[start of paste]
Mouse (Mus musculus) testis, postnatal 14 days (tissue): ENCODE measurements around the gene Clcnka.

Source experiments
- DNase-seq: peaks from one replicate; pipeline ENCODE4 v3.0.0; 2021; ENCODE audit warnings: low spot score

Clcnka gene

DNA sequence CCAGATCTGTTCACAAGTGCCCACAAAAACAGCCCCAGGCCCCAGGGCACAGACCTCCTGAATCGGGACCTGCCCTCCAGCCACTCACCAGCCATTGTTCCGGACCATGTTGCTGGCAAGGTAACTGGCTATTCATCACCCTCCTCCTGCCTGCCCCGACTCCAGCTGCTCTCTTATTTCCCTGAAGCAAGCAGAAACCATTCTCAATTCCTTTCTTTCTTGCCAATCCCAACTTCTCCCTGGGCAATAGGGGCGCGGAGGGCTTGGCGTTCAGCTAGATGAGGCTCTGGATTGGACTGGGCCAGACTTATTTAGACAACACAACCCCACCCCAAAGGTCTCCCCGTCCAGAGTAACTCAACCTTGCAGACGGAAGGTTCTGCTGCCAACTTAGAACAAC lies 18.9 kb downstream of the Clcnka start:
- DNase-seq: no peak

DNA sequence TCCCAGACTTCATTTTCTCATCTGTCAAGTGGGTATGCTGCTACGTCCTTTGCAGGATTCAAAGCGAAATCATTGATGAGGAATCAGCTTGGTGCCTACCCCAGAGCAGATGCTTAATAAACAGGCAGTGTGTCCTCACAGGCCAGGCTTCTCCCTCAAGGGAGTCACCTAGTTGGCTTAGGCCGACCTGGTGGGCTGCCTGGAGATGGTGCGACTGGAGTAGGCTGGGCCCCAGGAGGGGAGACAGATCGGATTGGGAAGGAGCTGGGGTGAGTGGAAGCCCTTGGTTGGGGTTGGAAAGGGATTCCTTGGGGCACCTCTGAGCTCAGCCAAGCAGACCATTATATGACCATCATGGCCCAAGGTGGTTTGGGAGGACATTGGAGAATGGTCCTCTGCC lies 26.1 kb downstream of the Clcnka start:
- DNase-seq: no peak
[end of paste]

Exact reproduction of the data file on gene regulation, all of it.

Mouse (Mus musculus) testis, postnatal 14 days (tissue): ENCODE measurements around the gene Clcnka.

Source experiments
- DNase-seq: peaks from one replicate; pipeline ENCODE4 v3.0.0; 2021; ENCODE audit warnings: low spot score

Clcnka gene

DNA sequence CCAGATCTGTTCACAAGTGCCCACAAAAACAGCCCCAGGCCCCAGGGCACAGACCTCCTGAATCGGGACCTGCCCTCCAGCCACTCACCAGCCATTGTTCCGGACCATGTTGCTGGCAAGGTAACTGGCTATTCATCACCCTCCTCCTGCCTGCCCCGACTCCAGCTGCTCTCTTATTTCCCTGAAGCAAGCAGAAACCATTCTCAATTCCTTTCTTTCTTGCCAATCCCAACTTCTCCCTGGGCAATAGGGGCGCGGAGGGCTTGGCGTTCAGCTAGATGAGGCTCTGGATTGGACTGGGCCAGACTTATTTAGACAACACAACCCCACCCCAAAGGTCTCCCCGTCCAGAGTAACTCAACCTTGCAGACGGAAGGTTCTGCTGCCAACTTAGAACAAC lies 18.9 kb downstream of the Clcnka start:
- DNase-seq: no peak

DNA sequence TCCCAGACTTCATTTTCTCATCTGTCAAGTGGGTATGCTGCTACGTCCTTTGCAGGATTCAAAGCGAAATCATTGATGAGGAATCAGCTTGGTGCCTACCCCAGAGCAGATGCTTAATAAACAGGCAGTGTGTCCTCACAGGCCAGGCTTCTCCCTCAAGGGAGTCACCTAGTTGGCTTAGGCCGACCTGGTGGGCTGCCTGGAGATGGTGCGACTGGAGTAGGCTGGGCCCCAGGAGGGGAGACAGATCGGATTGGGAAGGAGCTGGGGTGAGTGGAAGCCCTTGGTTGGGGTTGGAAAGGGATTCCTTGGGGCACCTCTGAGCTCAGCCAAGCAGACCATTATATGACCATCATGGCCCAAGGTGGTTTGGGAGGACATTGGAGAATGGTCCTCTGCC lies 26.1 kb downstream of the Clcnka start:
- DNase-seq: no peak